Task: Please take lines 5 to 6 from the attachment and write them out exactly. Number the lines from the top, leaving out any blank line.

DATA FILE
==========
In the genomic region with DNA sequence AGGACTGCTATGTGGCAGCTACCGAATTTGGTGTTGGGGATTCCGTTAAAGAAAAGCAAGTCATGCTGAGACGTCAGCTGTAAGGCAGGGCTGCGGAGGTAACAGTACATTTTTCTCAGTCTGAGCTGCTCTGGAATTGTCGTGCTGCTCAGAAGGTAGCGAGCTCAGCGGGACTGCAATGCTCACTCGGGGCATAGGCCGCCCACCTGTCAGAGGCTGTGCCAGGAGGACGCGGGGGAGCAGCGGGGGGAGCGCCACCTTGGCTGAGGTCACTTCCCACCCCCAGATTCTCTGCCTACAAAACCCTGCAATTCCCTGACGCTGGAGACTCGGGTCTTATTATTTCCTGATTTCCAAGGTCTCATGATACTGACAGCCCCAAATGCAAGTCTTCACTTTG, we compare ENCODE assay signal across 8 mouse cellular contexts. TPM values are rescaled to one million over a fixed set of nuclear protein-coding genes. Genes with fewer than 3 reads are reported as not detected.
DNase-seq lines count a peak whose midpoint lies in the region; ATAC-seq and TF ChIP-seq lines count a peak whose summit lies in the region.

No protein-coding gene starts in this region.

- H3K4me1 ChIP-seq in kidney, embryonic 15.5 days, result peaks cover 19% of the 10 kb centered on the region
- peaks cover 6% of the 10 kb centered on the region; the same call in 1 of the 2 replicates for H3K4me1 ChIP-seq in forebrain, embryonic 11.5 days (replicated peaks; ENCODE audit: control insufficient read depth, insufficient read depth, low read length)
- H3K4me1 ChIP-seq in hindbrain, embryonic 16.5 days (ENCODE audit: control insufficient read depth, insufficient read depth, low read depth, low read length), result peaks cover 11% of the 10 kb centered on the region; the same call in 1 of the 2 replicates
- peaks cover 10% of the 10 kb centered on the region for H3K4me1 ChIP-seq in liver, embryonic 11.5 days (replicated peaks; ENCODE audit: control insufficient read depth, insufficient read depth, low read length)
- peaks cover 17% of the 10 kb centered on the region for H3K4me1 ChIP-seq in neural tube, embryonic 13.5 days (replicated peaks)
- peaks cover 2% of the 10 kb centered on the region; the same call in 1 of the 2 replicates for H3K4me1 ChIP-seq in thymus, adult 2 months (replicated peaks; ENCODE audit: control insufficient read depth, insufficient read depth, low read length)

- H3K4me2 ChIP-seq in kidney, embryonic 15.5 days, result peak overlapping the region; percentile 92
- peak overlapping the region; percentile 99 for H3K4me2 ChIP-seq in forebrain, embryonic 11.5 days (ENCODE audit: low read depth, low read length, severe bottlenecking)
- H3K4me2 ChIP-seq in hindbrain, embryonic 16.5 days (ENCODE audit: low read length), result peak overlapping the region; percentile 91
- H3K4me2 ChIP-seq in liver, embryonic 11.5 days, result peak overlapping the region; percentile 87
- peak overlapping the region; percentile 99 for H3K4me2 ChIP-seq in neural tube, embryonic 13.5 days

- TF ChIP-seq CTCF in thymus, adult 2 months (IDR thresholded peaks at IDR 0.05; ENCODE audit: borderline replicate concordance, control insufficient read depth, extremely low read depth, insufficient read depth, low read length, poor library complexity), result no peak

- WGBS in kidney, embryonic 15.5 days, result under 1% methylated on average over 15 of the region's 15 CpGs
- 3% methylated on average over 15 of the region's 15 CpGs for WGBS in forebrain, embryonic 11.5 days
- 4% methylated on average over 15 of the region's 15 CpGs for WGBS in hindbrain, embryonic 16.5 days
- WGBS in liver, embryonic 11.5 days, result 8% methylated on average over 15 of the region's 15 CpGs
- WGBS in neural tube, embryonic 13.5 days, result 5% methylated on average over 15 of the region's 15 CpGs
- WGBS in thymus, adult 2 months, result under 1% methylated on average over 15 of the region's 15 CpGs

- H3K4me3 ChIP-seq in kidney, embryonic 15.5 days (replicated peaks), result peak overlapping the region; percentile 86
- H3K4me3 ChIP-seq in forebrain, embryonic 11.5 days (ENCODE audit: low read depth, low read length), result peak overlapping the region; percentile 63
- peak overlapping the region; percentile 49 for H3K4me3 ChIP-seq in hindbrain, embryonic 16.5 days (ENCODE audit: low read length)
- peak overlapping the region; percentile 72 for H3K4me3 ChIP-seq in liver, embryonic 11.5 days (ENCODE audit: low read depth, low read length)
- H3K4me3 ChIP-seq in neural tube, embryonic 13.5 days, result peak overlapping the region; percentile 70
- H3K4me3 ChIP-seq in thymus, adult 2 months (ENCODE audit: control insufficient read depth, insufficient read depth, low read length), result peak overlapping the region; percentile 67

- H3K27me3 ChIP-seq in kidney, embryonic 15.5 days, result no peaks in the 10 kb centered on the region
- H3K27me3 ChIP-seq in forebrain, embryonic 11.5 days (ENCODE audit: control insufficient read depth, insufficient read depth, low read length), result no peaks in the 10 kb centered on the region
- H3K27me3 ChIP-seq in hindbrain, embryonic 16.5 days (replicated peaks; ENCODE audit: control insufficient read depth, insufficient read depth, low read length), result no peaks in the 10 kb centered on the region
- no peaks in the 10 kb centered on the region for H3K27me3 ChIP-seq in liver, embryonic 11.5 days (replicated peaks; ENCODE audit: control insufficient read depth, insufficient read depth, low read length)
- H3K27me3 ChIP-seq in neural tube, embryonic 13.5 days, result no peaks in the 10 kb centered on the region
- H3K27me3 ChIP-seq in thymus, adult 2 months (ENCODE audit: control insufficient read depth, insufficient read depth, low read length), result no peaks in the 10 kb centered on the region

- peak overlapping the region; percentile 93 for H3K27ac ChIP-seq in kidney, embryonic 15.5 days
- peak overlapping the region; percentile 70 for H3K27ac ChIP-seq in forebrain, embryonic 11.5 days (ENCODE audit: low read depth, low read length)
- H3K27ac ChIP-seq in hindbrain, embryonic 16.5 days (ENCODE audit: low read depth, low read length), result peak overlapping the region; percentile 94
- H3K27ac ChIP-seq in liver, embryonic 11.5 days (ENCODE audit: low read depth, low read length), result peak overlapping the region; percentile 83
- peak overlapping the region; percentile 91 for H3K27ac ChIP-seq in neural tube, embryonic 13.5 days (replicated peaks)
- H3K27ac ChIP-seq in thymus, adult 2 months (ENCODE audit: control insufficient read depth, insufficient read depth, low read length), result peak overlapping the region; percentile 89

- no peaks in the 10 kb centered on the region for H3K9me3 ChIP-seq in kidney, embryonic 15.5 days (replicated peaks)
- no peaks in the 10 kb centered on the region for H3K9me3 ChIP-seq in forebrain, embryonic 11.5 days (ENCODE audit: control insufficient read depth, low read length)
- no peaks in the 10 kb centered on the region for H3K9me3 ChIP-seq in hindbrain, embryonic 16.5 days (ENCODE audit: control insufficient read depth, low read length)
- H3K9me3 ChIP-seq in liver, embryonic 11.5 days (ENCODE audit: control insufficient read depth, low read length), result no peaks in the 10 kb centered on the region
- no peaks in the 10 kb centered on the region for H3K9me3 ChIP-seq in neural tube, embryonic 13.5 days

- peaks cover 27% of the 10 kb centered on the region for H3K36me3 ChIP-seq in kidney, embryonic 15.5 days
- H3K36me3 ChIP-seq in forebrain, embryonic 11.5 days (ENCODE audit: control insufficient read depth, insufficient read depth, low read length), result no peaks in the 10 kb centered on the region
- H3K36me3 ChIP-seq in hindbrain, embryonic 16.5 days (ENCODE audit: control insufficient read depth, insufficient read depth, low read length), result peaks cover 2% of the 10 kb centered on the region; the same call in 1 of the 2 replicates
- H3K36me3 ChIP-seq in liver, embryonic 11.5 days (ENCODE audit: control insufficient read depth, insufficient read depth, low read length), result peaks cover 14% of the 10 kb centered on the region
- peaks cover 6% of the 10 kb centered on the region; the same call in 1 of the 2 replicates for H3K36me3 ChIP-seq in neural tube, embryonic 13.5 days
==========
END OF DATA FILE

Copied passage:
- peaks cover 6% of the 10 kb centered on the region; the same call in 1 of the 2 replicates for H3K4me1 ChIP-seq in forebrain, embryonic 11.5 days (replicated peaks; ENCODE audit: control insufficient read depth, insufficient read depth, low read length)
- H3K4me1 ChIP-seq in hindbrain, embryonic 16.5 days (ENCODE audit: control insufficient read depth, insufficient read depth, low read depth, low read length), result peaks cover 11% of the 10 kb centered on the region; the same call in 1 of the 2 replicates